Bosnia and Herzegovina’s major cultural institutions, including the National Museum, the Art Gallery and the National Film Archive, are in a state of neglect. The State does not support them, because doing so would imply acknowledging the existence of a common cultural and historical heritage. Some, in the capital’s artistic milieu, have suggested privatization.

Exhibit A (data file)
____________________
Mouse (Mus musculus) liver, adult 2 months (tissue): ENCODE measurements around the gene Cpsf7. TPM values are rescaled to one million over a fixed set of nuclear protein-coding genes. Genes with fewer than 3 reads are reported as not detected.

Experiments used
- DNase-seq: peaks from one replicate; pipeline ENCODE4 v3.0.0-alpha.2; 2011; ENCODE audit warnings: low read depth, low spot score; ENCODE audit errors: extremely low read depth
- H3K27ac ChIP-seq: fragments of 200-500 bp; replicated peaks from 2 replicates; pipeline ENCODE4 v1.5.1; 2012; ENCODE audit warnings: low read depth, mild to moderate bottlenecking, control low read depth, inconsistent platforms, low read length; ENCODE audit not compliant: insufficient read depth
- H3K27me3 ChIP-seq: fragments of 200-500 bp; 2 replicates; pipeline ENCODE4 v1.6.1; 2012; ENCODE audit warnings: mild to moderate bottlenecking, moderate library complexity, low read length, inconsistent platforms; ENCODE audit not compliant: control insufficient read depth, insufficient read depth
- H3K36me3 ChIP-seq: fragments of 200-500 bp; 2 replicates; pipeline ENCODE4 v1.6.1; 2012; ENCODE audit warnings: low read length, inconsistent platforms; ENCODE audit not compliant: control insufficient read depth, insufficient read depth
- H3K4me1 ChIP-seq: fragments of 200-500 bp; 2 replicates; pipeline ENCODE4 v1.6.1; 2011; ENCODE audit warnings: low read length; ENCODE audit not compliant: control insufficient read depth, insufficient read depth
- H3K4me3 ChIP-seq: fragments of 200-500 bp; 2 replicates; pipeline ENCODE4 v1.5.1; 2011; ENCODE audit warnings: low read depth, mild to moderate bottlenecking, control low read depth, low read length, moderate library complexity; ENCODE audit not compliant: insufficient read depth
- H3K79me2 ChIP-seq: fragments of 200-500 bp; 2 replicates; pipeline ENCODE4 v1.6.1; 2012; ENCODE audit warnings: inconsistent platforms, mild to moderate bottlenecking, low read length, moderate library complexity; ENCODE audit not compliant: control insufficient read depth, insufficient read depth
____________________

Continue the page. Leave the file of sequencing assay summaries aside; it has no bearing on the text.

“In the summers of 2013 and 2014, I spent time photographing, researching, and interviewing staff at several cultural institutions in Sarajevo that were either closed for lack of government funding or that operated under conditions that would be considered impossible anywhere in developed world. I worked in the National Museum (closed, most staff furloughed and, as of June 2013, director and senior curators owed nine months of salary), the National and University Library (operating in a temporary and highly unsuitable location, its holdings decimated by wartime incineration), the Museum of Literature and Performing Arts (in dire need of renovations and proper archival storage) and the Museum of History (open, as of June 2013, staff owed four months of salary). All of them were generously funded by the government when Bosnia and Herzegovina was one of six republics of socialist Yugoslavia. Since the war of 1992-95, the impoverished new government has relied on foreign aid and never developed a coherent plan for ongoing funding of these institutions. As in many “new democracies,” culture, education and health services have been largely gutted due to the pressures on governments to privatize assets and services on the one hand, and the culture of corruption and cronyism on the other. In Bosnia, problems are compounded by the wartime destruction and damage, by the exodus of professionals during the war and by the Kafkaesque governing structures.” A moving photo essay by the artist Tanja Softić